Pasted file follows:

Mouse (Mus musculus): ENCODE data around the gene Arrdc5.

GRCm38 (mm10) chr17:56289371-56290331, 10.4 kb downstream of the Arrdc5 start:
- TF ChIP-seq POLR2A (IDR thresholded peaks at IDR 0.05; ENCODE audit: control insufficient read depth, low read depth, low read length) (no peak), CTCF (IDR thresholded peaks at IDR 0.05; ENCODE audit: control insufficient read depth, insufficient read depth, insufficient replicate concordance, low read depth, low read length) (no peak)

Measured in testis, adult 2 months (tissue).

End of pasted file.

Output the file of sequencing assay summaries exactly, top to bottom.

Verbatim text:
Mouse (Mus musculus): ENCODE data around the gene Arrdc5.

GRCm38 (mm10) chr17:56289371-56290331, 10.4 kb downstream of the Arrdc5 start:
- TF ChIP-seq POLR2A (IDR thresholded peaks at IDR 0.05; ENCODE audit: control insufficient read depth, low read depth, low read length) (no peak), CTCF (IDR thresholded peaks at IDR 0.05; ENCODE audit: control insufficient read depth, insufficient read depth, insufficient replicate concordance, low read depth, low read length) (no peak)

Measured in testis, adult 2 months (tissue).